Simple Seed Germination Test

Simple Seed Germination Test | Grow a Good Life
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As I eagerly wait for spring, and the stores begin to roll out their seed starting supplies, I find myself drawn to the seed displays. Before I know it, I usually have a few packages in my hands to purchase. Sometimes I arrive home to discover that I have duplicate seed packages.

Luckily, depending on how the seeds are stored, most seeds can last several seasons or more. They do lose potency over time and will have a decreased germination rate the older they are. Some seeds like onion, parsnip, parsley, and chives are not likely to sprout a second year. Even if they do germinate, they may not have the vigor to produce healthy plants like when they were new. When in doubt, it is best to purchase fresh seeds rather than jeopardize your crop’s success.

Fedco’s Seed Viability Chart will give you a general idea how long seeds will last. Use this chart as a guideline because I have experienced onion seeds still sprouting after three years and lettuce seeds only lasting over one year. It all depends on the quality of seeds and how they are stored.

Simple Seed Germination Test

Before you throw those old seed packages away, test them to see if they are still viable using this simple germination test.

Simple Seed Germination Test | Grow a Good LifeMaterials:

Paper towel cut in half
Zipper bag
Seeds
Water
Marking pen

Procedure:

Simple Seed Germination Test | Grow a Good Life

1. Moisten a paper towel and squeeze out excess water. The towel should be damp, but not dripping wet.

2. Spread the damp paper towel out on a clean surface and fold in half.

3. Select at least ten seeds from the package you are testing.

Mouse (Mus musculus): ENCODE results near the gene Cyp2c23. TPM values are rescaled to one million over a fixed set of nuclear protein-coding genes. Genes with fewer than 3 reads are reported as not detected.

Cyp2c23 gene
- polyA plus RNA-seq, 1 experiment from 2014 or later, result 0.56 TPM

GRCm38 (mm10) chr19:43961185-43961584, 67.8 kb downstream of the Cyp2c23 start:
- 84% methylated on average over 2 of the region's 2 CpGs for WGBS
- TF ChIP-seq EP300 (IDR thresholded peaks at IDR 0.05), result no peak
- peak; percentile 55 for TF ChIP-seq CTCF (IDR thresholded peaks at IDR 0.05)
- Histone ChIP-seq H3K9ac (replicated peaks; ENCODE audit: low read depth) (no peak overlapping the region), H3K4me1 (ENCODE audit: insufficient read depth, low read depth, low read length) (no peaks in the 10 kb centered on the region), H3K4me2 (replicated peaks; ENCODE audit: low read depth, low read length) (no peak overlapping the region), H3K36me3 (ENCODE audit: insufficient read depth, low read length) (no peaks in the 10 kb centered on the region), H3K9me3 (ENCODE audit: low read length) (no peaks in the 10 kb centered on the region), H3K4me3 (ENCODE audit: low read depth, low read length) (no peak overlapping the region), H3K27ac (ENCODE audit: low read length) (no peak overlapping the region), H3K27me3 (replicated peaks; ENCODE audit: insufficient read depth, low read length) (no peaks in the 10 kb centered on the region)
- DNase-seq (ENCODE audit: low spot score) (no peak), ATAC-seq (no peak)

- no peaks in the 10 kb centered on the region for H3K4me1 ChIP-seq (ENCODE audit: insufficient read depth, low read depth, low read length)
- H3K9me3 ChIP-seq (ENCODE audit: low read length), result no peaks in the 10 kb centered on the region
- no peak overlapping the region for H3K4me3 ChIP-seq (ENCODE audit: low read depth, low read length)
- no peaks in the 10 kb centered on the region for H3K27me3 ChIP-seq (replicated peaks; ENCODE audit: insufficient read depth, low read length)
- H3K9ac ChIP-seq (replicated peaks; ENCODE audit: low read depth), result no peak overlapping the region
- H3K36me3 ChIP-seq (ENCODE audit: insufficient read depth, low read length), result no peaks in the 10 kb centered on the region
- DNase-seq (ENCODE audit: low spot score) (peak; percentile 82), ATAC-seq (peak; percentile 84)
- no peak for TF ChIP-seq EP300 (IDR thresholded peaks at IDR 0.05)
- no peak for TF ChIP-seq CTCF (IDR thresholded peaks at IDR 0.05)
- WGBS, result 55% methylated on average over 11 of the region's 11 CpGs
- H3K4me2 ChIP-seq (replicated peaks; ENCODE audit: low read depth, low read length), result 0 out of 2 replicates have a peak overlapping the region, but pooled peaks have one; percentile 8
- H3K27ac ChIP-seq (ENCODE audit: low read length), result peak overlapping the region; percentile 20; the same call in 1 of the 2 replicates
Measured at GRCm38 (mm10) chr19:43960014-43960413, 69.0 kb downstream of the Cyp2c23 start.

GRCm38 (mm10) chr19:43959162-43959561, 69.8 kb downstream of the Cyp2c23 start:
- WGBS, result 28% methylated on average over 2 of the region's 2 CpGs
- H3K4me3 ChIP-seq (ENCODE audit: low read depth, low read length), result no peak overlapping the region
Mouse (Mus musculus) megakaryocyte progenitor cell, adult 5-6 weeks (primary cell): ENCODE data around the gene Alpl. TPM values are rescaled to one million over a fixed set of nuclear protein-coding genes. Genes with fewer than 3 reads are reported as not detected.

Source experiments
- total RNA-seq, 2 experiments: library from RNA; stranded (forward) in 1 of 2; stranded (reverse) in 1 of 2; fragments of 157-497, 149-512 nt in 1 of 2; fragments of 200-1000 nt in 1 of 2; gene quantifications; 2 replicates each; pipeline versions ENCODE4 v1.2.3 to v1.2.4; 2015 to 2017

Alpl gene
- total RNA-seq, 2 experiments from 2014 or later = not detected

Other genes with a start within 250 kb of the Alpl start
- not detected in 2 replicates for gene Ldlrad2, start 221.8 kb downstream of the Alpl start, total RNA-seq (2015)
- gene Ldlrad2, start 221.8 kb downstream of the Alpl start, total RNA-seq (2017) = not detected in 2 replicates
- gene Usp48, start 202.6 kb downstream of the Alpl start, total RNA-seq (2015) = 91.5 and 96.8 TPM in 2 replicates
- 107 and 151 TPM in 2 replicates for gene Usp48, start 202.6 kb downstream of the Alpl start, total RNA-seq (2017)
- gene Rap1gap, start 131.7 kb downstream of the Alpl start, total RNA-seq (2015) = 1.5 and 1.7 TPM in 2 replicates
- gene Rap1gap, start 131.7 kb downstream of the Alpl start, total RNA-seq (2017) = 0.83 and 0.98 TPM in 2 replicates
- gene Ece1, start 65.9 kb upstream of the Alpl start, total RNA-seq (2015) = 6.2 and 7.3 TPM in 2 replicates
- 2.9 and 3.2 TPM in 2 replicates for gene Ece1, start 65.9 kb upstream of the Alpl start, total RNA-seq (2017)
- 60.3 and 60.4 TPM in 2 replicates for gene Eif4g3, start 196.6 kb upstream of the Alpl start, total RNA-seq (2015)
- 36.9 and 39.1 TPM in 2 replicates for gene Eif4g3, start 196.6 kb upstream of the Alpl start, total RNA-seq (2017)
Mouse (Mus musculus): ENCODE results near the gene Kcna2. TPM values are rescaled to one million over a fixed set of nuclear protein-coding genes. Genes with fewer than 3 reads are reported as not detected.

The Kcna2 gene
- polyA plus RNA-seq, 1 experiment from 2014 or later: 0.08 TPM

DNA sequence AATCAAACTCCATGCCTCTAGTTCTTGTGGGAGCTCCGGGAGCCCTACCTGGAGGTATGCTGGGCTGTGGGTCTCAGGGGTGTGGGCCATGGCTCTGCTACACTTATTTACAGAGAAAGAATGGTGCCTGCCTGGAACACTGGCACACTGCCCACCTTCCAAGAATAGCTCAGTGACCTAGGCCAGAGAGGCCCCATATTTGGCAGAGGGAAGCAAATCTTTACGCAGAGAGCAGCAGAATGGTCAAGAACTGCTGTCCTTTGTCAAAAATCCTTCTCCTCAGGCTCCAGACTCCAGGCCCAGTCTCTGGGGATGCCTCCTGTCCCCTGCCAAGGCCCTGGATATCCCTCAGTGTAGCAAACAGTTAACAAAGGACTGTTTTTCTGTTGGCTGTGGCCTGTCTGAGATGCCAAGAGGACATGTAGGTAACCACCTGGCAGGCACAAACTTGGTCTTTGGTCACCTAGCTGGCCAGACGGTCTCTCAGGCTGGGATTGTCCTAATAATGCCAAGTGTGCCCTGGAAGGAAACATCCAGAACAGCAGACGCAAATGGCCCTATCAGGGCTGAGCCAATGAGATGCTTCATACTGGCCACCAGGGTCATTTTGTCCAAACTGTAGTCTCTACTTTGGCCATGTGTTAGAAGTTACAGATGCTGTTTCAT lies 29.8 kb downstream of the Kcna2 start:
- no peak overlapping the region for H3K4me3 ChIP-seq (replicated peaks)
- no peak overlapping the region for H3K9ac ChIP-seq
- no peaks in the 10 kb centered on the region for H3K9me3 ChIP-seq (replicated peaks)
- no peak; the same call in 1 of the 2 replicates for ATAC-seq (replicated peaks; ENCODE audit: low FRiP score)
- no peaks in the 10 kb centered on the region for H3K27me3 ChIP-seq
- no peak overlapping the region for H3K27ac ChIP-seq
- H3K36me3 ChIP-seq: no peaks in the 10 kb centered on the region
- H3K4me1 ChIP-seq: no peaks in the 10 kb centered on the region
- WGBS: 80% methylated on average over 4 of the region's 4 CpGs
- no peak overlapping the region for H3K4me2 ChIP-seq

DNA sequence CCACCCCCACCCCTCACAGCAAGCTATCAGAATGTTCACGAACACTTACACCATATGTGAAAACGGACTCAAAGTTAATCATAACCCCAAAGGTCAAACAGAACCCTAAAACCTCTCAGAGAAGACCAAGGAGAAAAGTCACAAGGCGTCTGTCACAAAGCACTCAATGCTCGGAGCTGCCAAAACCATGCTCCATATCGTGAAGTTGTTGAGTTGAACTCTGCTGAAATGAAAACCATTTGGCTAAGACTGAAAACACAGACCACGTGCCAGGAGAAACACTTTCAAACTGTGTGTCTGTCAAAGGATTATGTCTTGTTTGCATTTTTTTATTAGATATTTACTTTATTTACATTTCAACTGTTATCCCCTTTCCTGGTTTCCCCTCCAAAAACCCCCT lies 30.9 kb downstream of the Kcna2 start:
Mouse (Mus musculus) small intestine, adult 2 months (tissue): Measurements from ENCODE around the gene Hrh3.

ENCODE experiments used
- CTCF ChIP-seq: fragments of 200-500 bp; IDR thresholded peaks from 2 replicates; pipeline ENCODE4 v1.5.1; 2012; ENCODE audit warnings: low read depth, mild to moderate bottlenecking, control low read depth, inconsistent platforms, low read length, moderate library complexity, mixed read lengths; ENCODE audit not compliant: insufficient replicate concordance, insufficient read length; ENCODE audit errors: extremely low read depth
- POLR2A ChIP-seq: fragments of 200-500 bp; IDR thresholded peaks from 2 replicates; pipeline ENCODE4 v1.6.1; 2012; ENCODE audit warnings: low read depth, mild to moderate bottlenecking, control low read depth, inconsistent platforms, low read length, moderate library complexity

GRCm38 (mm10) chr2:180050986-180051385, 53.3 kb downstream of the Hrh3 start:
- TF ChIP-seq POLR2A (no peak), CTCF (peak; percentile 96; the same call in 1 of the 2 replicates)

4. Spread the seeds out on one-half of the towel, so they are not touching.

Simple Seed Germination Test | Grow a Good Life

5. Fold the towel in half sandwiching the seeds between the two layers. Press down gently to make sure seeds come in contact with the damp paper towel.

6. Place the paper towel and seeds in a zipper bag and seal it to keep it from drying out.

7. Mark the bag with the date and variety of seed. Place the zipper bag in a warm place away from direct sunlight.

8. Every three days, check to see if the seeds have sprouted. Re-moisten the paper towel if it dries out.

After the predicted germination period, count the seeds that successfully sprouted and calculate the percentage that germinated out of the total tested. Example: if 9 out of 10 seeds sprout, you have 90% germination rate.

If the germination is greater than five sprouted seeds (50% percent) I will use the seeds knowing that I will have to pre-sprout the seeds or sow a little heavier to make up for the lower germination rate.

Seeds that do germinate are planted so I can observe the seedlings as they grow. If the plants are slow to grow or not healthy looking, I will throw them out and buy a fresh package. I want my seedlings to have the best shot at success.

After this simple, quick test, you will know if you need to buy new seed because the leftover seed will not sprout, or if you need to plant heavier to make up for the reduced viability.

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30 thoughts on “Simple Seed Germination Test

  1. daphnegould

    I should do this with my carrot seeds. But I rarely ever do. I tend to use the new packets as I don’t trust carrots. It just takes so long to get them up in the spring if they aren’t viable I’m so not happy. And strangely both packets of my three year old onion seed germinated very well. I was so shocked. Onion seeds aren’t supposed to last.